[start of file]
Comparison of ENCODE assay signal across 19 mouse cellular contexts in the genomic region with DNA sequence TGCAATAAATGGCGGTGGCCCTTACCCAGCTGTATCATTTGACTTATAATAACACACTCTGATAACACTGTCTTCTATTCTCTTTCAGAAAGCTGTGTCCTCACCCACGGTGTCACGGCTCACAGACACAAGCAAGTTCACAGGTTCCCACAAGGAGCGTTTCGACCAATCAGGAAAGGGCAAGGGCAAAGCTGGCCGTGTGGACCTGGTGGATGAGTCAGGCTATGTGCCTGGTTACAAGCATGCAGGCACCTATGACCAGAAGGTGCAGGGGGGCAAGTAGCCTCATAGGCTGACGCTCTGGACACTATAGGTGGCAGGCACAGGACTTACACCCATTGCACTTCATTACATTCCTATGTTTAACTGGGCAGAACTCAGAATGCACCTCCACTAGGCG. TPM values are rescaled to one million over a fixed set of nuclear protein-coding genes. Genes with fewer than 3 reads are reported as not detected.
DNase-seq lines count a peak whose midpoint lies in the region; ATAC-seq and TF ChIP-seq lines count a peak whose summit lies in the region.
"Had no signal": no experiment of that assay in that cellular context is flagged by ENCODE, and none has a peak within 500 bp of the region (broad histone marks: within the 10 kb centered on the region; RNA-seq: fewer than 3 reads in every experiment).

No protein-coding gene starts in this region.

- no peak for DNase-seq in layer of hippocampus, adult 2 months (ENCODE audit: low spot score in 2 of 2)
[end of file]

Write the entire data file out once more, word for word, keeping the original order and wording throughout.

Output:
Comparison of ENCODE assay signal across 19 mouse cellular contexts in the genomic region with DNA sequence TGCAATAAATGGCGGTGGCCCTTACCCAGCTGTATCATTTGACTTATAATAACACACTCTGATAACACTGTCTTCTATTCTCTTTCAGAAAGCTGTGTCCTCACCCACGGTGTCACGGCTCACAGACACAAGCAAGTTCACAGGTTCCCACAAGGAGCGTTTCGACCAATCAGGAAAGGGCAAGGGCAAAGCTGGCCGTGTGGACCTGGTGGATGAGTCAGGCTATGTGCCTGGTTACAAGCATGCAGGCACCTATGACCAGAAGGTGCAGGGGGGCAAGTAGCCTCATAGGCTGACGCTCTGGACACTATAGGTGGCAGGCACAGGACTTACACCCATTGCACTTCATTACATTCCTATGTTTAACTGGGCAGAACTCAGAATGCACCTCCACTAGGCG. TPM values are rescaled to one million over a fixed set of nuclear protein-coding genes. Genes with fewer than 3 reads are reported as not detected.
DNase-seq lines count a peak whose midpoint lies in the region; ATAC-seq and TF ChIP-seq lines count a peak whose summit lies in the region.
"Had no signal": no experiment of that assay in that cellular context is flagged by ENCODE, and none has a peak within 500 bp of the region (broad histone marks: within the 10 kb centered on the region; RNA-seq: fewer than 3 reads in every experiment).

No protein-coding gene starts in this region.

- no peak for DNase-seq in layer of hippocampus, adult 2 months (ENCODE audit: low spot score in 2 of 2)